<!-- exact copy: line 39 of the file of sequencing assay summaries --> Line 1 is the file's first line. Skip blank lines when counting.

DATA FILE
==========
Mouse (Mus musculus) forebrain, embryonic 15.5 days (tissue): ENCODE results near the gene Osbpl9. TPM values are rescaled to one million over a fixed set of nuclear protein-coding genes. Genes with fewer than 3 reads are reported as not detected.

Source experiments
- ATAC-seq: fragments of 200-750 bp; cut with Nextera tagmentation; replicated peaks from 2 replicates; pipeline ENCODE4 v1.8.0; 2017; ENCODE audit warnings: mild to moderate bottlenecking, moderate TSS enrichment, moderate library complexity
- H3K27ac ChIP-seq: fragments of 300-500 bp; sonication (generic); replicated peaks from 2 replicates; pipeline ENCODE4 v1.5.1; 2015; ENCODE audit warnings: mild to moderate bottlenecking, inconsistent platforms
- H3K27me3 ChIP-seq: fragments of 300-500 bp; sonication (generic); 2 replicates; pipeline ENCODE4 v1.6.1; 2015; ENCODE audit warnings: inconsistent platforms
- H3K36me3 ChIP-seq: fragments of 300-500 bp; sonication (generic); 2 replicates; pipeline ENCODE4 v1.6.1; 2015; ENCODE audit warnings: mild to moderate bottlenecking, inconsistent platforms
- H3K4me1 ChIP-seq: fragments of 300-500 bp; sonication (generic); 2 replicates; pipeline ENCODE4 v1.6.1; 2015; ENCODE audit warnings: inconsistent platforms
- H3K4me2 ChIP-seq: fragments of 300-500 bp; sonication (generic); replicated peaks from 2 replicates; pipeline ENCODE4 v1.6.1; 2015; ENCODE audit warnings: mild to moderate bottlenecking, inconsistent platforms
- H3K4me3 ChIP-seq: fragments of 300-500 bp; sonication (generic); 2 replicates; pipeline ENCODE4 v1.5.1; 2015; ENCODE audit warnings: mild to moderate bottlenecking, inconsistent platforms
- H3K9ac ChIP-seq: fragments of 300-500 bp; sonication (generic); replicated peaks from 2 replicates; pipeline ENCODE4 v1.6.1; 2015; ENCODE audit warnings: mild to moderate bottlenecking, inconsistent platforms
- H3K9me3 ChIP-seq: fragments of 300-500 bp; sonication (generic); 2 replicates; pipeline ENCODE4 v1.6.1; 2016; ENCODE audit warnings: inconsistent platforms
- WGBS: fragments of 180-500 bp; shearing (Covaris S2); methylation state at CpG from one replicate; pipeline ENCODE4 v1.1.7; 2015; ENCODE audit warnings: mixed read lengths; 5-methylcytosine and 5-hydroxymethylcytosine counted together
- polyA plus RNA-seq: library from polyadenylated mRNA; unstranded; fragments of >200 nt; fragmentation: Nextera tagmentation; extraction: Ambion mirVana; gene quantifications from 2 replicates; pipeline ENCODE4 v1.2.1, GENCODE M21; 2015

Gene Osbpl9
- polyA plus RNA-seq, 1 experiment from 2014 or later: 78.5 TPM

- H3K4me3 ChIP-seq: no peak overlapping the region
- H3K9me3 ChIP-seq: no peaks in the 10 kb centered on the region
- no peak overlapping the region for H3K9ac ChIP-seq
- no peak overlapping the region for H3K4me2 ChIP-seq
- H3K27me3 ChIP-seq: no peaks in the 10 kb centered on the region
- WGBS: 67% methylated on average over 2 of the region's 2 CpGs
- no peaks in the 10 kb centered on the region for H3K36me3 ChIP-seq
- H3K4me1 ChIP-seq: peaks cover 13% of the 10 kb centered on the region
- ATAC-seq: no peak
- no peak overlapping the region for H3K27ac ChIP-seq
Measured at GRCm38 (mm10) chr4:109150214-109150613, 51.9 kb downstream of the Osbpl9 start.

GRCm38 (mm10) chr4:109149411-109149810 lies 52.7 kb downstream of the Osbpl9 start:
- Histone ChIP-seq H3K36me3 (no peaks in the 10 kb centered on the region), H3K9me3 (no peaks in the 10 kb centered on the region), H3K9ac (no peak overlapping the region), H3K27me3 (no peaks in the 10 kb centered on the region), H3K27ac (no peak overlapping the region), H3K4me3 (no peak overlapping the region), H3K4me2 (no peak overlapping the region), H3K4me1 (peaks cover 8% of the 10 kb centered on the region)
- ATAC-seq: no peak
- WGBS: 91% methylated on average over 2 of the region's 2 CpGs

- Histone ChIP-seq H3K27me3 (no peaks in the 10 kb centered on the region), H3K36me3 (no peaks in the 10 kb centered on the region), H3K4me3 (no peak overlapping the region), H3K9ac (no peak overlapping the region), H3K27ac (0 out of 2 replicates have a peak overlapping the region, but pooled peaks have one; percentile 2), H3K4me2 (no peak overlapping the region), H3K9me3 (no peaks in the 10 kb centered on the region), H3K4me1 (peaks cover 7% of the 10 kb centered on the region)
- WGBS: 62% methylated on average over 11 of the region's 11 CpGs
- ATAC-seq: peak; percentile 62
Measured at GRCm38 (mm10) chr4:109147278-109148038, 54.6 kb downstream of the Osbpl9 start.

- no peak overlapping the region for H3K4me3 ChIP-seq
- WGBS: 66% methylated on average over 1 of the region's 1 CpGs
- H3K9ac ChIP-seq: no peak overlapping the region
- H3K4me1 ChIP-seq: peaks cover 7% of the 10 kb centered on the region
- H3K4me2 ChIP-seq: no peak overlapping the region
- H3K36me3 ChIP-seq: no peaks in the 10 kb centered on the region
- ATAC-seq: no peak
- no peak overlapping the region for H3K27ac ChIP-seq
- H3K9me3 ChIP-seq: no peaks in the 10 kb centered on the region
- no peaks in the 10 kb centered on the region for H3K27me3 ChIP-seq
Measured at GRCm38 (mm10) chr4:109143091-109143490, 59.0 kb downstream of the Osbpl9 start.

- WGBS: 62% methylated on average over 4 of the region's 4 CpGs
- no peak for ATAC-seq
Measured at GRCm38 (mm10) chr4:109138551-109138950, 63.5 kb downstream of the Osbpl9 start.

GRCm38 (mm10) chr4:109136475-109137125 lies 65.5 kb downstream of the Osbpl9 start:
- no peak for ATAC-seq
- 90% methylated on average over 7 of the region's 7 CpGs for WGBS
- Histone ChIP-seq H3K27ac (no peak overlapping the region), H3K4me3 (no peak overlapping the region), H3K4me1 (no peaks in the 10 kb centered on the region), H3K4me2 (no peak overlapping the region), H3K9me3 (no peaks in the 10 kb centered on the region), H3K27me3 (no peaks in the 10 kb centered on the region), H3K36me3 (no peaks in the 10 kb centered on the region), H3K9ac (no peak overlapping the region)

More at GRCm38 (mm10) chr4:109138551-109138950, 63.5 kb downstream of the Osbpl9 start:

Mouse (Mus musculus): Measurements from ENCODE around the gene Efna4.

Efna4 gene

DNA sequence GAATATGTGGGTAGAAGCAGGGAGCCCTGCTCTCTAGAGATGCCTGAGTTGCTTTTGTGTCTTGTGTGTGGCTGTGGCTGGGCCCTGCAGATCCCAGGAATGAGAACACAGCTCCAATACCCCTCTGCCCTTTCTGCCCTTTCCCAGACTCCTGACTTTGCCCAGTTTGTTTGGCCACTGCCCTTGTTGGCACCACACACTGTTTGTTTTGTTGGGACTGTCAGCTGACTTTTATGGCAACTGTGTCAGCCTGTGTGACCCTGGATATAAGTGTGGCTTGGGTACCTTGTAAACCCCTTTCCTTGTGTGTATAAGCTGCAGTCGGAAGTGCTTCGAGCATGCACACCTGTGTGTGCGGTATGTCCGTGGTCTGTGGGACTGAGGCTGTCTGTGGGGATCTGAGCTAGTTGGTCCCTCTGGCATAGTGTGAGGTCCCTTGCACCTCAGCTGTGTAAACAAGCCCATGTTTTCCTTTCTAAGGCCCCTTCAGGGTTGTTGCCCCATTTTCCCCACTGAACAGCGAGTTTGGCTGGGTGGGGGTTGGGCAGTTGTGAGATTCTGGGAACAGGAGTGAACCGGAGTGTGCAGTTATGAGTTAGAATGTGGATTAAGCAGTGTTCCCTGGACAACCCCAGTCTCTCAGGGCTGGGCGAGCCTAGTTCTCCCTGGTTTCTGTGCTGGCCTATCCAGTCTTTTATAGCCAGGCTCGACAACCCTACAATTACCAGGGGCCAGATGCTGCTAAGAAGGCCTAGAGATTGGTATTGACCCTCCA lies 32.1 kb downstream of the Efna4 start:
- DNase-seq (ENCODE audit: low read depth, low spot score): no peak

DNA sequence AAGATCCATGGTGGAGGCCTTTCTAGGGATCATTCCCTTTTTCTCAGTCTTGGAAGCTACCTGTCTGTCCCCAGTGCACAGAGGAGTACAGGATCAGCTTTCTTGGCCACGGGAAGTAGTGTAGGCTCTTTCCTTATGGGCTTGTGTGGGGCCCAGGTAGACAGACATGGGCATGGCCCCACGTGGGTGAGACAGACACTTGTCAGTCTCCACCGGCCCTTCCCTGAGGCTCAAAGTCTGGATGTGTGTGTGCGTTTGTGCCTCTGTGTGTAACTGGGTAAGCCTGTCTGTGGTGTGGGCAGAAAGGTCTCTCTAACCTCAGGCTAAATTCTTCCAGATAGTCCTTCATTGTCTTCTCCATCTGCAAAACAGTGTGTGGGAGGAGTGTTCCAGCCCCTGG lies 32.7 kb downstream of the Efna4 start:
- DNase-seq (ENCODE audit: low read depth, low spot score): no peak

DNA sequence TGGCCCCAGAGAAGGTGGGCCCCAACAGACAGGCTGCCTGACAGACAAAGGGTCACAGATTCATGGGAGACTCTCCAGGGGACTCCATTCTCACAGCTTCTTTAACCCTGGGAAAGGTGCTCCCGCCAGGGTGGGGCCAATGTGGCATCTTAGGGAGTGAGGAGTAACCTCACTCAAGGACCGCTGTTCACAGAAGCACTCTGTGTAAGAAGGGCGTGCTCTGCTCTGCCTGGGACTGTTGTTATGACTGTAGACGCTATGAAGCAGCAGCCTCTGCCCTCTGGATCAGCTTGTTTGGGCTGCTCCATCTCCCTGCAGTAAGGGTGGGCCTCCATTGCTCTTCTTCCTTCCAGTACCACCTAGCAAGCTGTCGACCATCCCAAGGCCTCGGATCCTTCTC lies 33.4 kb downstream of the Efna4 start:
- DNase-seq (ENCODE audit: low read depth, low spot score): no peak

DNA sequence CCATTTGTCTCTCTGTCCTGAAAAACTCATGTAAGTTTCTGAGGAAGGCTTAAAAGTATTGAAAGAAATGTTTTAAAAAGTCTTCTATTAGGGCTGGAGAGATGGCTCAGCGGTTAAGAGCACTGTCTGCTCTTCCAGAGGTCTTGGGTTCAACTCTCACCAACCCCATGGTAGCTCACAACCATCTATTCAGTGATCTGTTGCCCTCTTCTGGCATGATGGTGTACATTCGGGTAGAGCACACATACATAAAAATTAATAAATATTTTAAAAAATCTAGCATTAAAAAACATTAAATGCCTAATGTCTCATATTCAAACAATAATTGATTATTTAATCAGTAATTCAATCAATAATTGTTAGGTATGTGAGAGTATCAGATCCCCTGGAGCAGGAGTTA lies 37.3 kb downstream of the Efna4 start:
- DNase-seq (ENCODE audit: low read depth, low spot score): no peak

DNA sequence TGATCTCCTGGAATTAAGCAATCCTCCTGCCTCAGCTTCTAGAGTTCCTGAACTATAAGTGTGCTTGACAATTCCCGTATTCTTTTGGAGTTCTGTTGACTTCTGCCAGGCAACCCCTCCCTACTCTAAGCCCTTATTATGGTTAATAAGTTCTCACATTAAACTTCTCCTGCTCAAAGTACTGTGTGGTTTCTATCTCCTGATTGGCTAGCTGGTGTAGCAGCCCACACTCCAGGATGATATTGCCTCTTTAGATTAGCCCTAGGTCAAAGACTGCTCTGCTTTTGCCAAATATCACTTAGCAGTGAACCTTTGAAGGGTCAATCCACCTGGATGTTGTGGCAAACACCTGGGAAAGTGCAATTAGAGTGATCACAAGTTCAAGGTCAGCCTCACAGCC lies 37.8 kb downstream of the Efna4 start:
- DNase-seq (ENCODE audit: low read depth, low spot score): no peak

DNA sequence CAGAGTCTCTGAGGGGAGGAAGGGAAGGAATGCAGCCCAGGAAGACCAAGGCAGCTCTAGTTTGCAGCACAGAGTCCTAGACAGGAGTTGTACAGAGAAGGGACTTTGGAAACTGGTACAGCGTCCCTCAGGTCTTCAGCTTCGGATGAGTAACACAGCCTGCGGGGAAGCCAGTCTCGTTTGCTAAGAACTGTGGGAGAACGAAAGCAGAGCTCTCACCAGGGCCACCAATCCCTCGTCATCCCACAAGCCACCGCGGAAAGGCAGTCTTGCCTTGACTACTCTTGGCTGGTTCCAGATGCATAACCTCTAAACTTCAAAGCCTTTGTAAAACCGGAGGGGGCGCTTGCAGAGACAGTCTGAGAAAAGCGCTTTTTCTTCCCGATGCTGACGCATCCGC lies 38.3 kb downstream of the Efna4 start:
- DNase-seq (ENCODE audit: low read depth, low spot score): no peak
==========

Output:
- H3K4me2 ChIP-seq: no peak overlapping the region